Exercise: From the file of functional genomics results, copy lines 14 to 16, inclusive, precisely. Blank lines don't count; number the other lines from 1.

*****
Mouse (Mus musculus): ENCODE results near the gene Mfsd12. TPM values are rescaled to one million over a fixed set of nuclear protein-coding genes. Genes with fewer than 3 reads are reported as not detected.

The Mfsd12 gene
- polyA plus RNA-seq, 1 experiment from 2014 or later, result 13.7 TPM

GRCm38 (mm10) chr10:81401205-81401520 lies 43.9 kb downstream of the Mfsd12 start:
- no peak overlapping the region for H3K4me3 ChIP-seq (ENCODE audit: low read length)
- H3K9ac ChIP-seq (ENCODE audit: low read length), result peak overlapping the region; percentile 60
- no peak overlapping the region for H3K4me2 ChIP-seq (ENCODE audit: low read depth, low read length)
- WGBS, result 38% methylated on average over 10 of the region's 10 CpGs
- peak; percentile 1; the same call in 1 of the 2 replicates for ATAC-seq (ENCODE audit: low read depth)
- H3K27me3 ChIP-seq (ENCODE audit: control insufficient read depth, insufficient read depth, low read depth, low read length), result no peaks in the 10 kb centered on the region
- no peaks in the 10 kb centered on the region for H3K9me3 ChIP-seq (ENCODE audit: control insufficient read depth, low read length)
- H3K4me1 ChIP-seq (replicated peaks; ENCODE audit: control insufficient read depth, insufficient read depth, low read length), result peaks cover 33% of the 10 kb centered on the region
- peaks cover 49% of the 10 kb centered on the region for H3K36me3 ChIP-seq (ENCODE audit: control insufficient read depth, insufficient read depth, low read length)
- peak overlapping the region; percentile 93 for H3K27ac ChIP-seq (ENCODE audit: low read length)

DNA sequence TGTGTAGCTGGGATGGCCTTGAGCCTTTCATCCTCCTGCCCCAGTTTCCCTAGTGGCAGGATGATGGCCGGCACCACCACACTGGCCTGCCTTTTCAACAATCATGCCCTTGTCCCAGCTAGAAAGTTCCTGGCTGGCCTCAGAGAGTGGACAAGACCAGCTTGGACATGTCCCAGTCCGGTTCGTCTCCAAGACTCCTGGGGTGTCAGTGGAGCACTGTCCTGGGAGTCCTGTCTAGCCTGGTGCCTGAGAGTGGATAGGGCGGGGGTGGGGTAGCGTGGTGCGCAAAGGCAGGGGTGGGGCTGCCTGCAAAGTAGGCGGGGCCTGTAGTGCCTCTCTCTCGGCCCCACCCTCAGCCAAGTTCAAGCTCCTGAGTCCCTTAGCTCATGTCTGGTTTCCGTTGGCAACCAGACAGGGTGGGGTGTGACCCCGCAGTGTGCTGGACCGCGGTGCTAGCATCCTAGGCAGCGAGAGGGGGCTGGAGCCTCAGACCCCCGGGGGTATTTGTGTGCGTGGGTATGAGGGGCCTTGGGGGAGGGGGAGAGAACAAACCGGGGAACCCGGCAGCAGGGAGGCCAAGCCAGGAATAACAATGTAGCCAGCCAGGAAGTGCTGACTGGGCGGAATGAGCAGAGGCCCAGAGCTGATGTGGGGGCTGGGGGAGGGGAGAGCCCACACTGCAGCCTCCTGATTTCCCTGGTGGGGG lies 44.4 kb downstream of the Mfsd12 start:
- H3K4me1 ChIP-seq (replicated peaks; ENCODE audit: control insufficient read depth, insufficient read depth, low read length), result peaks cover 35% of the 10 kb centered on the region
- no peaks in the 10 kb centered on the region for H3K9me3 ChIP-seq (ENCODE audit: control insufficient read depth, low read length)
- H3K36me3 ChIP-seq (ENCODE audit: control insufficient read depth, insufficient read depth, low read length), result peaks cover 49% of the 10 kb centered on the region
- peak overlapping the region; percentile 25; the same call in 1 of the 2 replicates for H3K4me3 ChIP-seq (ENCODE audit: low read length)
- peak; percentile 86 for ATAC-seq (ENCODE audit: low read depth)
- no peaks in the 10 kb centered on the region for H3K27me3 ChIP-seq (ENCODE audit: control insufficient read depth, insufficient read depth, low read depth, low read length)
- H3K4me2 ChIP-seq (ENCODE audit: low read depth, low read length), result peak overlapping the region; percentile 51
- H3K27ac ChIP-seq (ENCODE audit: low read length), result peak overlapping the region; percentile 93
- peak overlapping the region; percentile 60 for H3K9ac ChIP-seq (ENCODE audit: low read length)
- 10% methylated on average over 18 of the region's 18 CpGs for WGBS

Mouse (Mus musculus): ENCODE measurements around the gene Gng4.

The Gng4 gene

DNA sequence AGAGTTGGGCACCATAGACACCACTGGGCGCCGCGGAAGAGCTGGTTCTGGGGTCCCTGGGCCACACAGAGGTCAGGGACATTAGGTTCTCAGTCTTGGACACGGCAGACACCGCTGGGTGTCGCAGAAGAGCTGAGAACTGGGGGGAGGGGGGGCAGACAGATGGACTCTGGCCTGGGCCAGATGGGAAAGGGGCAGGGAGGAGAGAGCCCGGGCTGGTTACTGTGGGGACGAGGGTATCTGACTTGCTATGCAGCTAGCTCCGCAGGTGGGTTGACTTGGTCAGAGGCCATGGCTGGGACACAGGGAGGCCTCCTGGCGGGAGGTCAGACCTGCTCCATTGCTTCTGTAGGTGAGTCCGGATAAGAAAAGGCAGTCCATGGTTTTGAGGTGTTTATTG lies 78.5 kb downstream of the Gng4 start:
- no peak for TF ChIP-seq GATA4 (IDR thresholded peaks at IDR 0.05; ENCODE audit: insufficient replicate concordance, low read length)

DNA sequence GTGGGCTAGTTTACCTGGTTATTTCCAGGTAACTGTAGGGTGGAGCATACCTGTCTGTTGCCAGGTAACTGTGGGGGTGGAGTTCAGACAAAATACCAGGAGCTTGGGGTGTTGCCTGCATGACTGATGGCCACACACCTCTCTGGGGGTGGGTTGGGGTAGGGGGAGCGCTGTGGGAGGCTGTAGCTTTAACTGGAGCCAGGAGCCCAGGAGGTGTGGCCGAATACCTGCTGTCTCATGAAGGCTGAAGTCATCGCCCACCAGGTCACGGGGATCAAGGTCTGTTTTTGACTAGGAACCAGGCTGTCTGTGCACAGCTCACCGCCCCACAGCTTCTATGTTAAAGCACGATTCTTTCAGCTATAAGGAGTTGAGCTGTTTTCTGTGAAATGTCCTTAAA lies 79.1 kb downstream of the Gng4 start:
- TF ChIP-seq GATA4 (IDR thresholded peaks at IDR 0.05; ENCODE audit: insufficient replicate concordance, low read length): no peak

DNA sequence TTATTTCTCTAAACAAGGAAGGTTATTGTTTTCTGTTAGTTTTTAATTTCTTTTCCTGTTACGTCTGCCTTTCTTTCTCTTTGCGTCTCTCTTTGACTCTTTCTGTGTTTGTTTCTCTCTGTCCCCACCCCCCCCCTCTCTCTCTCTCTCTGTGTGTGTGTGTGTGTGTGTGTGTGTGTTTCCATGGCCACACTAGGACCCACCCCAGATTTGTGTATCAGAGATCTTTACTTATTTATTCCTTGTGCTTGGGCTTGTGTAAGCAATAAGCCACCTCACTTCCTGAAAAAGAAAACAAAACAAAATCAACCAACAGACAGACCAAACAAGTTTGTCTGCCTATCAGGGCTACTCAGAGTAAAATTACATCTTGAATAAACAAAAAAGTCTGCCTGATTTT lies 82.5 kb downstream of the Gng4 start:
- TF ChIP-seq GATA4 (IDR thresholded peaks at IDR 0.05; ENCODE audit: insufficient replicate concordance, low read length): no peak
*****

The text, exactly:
- peak overlapping the region; percentile 93 for H3K27ac ChIP-seq (ENCODE audit: low read length)

DNA sequence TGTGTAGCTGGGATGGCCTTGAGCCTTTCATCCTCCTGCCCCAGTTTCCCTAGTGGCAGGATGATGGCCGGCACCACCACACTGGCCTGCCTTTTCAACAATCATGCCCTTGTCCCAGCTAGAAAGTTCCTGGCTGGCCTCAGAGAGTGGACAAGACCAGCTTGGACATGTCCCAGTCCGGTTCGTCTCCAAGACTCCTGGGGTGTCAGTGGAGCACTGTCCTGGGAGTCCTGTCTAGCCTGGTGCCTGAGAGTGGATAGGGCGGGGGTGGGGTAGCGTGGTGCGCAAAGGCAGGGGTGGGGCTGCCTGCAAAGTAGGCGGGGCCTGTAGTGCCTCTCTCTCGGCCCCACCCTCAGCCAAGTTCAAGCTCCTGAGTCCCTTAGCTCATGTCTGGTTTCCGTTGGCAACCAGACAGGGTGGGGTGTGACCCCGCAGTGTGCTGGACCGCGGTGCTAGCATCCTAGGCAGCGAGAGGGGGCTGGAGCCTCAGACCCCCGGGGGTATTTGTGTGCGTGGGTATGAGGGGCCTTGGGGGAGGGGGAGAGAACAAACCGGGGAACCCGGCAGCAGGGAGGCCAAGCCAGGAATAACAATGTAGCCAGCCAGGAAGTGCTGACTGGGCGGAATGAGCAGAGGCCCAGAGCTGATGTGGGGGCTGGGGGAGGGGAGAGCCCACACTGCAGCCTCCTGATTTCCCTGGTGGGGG lies 44.4 kb downstream of the Mfsd12 start:
- H3K4me1 ChIP-seq (replicated peaks; ENCODE audit: control insufficient read depth, insufficient read depth, low read length), result peaks cover 35% of the 10 kb centered on the region